Putting a wrench on the bottom copyright piece and holding the blade in place allowed me to unscrew the copyright piece from a piece of 1/2" threaded rod that runs the length of the axe. This allows the cap and lower handle to be removed. There is an over sized hole drilled through the lower handle (off center) for the threaded rod. The upper handle is well glued to the rod.
On to the axe head. After futzing with it a while it appears that the brass side plates are glued on. Some judicious prying reveals two pins (part of the side plate zinc casting) anchoring the plates to the head of the axe. A couple of good taps with screwdriver and hammer broke one of the pins and loosed the epoxy joins allowing the plate to be pulled off. Did it again to release the other plate.
Most interesting detail is that the axe head is not 3/8" thick as the advertising says, but is a full 1/2" thick at the thickest part. The ad copy also says that the head is forged tool steel. Will be doing a spark to est to see if this is true.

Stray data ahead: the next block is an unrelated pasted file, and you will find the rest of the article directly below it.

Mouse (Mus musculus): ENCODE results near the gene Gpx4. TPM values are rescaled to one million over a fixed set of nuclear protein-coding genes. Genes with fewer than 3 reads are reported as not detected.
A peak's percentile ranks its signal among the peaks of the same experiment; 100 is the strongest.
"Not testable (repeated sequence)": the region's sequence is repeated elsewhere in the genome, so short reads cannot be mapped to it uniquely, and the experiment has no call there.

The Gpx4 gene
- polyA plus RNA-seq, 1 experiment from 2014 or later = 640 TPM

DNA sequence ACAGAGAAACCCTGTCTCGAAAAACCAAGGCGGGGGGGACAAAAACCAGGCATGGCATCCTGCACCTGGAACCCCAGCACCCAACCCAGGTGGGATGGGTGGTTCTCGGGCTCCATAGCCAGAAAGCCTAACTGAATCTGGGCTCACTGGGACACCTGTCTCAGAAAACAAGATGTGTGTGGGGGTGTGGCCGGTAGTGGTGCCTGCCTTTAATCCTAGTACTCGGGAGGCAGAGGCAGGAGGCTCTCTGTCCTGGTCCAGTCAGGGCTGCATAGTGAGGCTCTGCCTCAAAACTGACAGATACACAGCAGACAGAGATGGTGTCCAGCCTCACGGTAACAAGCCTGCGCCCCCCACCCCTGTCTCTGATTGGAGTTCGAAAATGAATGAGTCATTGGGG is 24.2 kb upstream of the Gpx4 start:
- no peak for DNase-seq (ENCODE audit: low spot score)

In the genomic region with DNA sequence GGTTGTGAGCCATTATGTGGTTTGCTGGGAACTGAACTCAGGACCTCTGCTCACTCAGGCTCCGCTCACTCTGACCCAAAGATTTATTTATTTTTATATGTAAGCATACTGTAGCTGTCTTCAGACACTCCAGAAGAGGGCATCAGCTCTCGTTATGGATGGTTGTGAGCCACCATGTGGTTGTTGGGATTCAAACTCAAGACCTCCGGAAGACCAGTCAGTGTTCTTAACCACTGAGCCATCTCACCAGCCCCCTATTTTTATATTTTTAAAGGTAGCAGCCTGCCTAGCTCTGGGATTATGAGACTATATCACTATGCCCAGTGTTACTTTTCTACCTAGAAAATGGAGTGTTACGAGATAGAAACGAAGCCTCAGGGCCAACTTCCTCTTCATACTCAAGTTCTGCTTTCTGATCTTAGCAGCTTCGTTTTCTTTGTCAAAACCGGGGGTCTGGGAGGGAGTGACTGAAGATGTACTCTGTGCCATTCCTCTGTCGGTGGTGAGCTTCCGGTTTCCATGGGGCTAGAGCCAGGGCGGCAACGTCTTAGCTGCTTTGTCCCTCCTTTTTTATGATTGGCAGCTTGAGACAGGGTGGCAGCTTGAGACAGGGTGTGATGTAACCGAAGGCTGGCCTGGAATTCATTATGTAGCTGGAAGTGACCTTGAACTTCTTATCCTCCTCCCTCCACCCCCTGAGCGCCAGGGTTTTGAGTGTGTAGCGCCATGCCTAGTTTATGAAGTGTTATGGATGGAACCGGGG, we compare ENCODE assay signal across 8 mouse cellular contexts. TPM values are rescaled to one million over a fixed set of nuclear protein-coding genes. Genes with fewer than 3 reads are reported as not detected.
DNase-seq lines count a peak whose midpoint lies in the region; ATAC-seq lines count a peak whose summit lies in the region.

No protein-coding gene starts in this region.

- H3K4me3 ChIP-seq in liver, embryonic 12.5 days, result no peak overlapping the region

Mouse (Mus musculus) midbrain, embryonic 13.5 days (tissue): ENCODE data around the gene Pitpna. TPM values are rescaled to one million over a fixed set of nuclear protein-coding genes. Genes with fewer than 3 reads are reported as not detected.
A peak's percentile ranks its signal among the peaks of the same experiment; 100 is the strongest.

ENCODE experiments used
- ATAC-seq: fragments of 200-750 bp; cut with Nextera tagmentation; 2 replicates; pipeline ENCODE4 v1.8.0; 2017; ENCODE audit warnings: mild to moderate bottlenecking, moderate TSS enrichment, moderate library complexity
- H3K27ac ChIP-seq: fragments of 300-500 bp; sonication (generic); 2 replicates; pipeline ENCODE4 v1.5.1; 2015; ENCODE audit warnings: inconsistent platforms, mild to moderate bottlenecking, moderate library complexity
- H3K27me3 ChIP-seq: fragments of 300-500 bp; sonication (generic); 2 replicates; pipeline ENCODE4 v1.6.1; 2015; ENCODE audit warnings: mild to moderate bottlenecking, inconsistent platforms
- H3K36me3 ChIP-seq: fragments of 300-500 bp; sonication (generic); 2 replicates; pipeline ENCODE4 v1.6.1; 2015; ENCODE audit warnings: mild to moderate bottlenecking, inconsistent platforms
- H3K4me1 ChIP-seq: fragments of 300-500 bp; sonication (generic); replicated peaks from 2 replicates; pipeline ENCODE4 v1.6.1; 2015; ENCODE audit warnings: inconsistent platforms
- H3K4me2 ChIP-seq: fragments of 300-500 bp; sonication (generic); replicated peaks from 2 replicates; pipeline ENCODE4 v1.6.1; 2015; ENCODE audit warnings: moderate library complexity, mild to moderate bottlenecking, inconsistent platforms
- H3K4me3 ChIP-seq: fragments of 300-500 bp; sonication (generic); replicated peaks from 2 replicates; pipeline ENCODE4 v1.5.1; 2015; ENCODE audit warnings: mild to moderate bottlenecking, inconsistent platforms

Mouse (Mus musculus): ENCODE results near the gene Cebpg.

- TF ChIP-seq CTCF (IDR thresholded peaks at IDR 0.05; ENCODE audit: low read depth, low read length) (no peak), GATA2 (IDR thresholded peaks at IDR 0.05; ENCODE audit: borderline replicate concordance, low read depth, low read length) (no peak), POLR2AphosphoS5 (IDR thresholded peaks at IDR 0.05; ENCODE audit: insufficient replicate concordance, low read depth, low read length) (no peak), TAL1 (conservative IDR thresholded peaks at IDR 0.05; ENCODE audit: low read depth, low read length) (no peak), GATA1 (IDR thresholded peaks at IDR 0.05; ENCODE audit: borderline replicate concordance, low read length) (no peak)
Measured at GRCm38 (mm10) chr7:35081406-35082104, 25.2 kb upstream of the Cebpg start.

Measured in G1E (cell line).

First two photos show the axe disassembled. Third photo is a close up of the inside of the side plates. Last photo shows the bottom components.
So now what? How to make a sturdy handle for this massive axe head?
Don't think that there is any way a wooden handle made of ash or hickory (strongest woods for axe handles) in the original shaft thickness (1-1/8") would support the weight of this axe head. There is also the design issue that the metal part of the shaft does not extend past the bottom of the blade and so provides no protection to the wooden part of the shaft from a blade cut that glances off the axe blade into the shaft or hits the shaft directly. I suspect that a full strength sword blow would cut straight through a 1-1/8" hickory shaft, chopping the head off the axe.
So what to do? Square steel tubing is available in 1-1/8" (shaft) and 1-1/4" (handle size) sizes so I think that the new shaft will be made of steel. There are plenty of historical examples of axes and maces with steel shafts and I have no doubt that dwarves would think that steel shafts would be a good idea.
Going to have to do some research on how real double bladed axes are constructed.......